What E. coli taught me about leadership
by Jessica Hanson
I have a confession to make. As a bacteriologist and a teacher, I was always envious of my humanities colleagues who could draw on literature and history to drive home life lessons in their classes. And while I know that without biology we wouldn’t have authors and historians, the average 9th grader isn’t generally interested in what “germs” teach us about human existence - the plague notwithstanding.
But, the years I spent studying the microcosmos did, in fact, teach me some valuable things about leadership and what it means to live and work in community. So, without further justification, here’s what I’ve learned from E. coli.
Many individuals need to show up to make a difference.
Most of you probably don’t know that before you can even see a bacterial colony on a Petri dish, the original parent organism had to replicate a lot! We estimate that it requires at least 10 million bacterial cells forming a little clump before humans can see them as a distinct dot on the plate. Those cells had to do a lot of work together in very close proximity! And this reminds me that, despite the stereotype of the lone genius working away, it’s often by actively participating in a group that we find success.
Sharing information can be a real benefit.
MRSA! Mulit-drug resistant TB! Maybe you’ve seen news stories describing how extensive use and overuse of antibiotics is leading to the rise of superbugs. It’s true that humans are applying pressure on microorganisms resulting in the evolution of new traits (more on that in a minute). But that’s not what I want to focus on here. Instead I want to say that one way bacteria accumulate resistance to multiple antibiotics is by sharing genes with one another, resulting in organisms that are both the same as, and different from, the original parent strain. So it’s through true sharing and collaboration, not simple cooperation, that we gain new, synergistic outcomes.
Change happens, whether we’re ready for it or not.
There’s a common misconception that groups of organisms WANT to evolve over time. In fact, evolution is a janky process that occurs in response to changing environmental conditions. Organisms that are better adapted to new situations will preferentially reproduce and their offspring will be more prevalent in the next generation. And often, if populations cannot adapt to these changes, they run the risk of disappearing. All of which is to say that change is inevitable, and if we are not able to adapt, we may cease to exist.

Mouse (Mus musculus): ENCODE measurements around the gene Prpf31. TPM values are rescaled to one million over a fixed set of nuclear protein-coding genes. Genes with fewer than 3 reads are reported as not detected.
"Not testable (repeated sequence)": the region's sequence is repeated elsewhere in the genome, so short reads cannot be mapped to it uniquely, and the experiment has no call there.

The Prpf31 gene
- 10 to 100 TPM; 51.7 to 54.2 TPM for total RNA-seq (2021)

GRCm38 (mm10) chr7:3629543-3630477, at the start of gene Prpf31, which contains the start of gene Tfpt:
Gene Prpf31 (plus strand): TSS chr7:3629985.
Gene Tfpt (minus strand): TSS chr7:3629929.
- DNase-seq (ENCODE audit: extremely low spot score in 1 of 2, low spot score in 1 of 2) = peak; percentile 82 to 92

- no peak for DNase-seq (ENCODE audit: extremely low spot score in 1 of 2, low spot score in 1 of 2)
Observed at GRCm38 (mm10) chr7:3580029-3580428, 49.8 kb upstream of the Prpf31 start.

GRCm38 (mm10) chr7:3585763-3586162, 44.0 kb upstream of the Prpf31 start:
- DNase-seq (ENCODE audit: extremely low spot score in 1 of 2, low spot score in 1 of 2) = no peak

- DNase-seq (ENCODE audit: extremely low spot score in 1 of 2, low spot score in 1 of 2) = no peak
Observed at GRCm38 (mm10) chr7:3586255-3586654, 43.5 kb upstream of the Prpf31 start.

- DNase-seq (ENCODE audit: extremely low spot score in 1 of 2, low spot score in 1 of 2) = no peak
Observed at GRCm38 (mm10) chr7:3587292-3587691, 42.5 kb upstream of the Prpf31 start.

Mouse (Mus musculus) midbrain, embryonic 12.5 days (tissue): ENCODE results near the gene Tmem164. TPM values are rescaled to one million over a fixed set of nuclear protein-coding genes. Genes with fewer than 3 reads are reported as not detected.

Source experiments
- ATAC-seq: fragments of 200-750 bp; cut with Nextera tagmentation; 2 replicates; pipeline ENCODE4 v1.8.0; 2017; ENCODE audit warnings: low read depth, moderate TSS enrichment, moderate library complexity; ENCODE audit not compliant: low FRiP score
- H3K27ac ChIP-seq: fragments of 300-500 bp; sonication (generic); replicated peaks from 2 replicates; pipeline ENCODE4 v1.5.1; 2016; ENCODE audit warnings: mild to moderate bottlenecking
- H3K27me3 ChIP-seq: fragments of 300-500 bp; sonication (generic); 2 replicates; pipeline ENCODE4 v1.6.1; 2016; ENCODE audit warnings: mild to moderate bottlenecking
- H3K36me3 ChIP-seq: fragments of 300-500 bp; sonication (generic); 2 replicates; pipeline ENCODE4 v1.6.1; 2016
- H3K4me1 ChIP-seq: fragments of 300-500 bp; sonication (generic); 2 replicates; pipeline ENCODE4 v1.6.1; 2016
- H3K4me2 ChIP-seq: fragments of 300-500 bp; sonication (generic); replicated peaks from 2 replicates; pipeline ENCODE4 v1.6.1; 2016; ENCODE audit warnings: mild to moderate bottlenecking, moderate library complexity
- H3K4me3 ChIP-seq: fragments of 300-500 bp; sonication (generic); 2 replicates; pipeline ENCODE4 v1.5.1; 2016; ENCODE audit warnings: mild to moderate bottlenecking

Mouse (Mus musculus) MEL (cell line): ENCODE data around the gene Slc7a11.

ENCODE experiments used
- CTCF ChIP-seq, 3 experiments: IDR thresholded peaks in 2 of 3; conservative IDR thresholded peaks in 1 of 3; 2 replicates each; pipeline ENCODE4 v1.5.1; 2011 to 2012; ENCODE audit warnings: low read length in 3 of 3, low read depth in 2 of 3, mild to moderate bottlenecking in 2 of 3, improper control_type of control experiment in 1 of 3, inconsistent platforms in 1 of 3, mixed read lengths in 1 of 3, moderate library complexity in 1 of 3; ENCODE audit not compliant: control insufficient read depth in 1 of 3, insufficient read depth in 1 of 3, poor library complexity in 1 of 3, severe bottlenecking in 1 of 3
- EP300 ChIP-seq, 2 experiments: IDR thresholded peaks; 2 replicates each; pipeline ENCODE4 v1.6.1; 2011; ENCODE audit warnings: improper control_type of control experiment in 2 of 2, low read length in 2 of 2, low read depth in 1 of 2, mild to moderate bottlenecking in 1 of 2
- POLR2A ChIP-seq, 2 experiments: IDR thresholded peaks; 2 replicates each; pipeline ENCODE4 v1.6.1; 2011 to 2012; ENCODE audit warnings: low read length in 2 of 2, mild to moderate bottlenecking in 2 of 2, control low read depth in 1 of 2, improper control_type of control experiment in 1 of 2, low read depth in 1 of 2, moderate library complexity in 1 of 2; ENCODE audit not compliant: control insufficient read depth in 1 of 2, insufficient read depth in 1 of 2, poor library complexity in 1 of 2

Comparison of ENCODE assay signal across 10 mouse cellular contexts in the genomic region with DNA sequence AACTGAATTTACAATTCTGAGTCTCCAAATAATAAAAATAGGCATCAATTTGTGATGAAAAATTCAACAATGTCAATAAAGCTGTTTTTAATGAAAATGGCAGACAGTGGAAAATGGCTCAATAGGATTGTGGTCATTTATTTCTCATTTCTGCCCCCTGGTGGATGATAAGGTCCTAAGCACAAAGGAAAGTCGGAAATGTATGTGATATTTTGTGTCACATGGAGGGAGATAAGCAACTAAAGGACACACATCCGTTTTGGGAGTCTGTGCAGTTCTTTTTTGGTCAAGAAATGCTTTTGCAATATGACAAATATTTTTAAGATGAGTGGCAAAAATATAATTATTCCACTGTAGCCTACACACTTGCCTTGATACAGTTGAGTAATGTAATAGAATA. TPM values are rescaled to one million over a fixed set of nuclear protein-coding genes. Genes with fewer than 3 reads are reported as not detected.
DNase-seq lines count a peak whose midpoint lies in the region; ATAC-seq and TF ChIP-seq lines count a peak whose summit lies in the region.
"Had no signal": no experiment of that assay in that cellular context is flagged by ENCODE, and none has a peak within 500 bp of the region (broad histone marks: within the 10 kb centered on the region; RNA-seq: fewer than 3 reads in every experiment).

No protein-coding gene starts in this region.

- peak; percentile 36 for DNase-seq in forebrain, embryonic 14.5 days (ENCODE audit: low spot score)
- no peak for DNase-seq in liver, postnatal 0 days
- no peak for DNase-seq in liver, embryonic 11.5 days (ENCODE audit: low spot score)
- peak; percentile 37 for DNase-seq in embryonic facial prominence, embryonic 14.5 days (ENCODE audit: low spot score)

Failure is often a necessary part of progress.
And finally, there’s the lesson I learned not from the bacteria themselves but from my work with them. Earning a PhD can be a long, slow process, and in the early years I had lots of failures - experiments that produced no results, instruments that didn’t work in quite the way I needed them to, and procedures I had to develop because nobody had done the work before. But every botched investigation provided new insights, and over time I was able to learn things nobody in the world knew before. That’s one of the amazing things about science; on its best days, those of us lucky enough to engage in authentic research actually create new knowledge! And if it weren’t for my errors, and the lessons learned from them, I would not have been able to build a path for those who followed me.
So while Salmonella and Campylobacter may not be Shakespeare and Confucius, they do provide lessons for leaders after all!
To see more amazing Petri dish images, check out Agar Art at the ASM.